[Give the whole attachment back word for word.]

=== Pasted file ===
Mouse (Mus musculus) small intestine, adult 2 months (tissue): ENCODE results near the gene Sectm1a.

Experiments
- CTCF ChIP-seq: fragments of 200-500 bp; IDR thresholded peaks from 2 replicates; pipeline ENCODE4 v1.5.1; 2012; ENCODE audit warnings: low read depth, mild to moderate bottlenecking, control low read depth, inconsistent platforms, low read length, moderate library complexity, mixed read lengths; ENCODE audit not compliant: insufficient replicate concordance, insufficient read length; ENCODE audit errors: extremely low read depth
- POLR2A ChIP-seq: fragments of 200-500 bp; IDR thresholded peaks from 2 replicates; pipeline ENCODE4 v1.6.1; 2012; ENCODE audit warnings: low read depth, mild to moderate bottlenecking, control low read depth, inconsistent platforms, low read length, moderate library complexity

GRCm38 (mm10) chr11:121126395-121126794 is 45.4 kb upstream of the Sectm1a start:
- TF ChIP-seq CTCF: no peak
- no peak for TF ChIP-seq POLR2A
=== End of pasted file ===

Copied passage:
Mouse (Mus musculus) small intestine, adult 2 months (tissue): ENCODE results near the gene Sectm1a.

Experiments
- CTCF ChIP-seq: fragments of 200-500 bp; IDR thresholded peaks from 2 replicates; pipeline ENCODE4 v1.5.1; 2012; ENCODE audit warnings: low read depth, mild to moderate bottlenecking, control low read depth, inconsistent platforms, low read length, moderate library complexity, mixed read lengths; ENCODE audit not compliant: insufficient replicate concordance, insufficient read length; ENCODE audit errors: extremely low read depth
- POLR2A ChIP-seq: fragments of 200-500 bp; IDR thresholded peaks from 2 replicates; pipeline ENCODE4 v1.6.1; 2012; ENCODE audit warnings: low read depth, mild to moderate bottlenecking, control low read depth, inconsistent platforms, low read length, moderate library complexity

GRCm38 (mm10) chr11:121126395-121126794 is 45.4 kb upstream of the Sectm1a start:
- TF ChIP-seq CTCF: no peak
- no peak for TF ChIP-seq POLR2A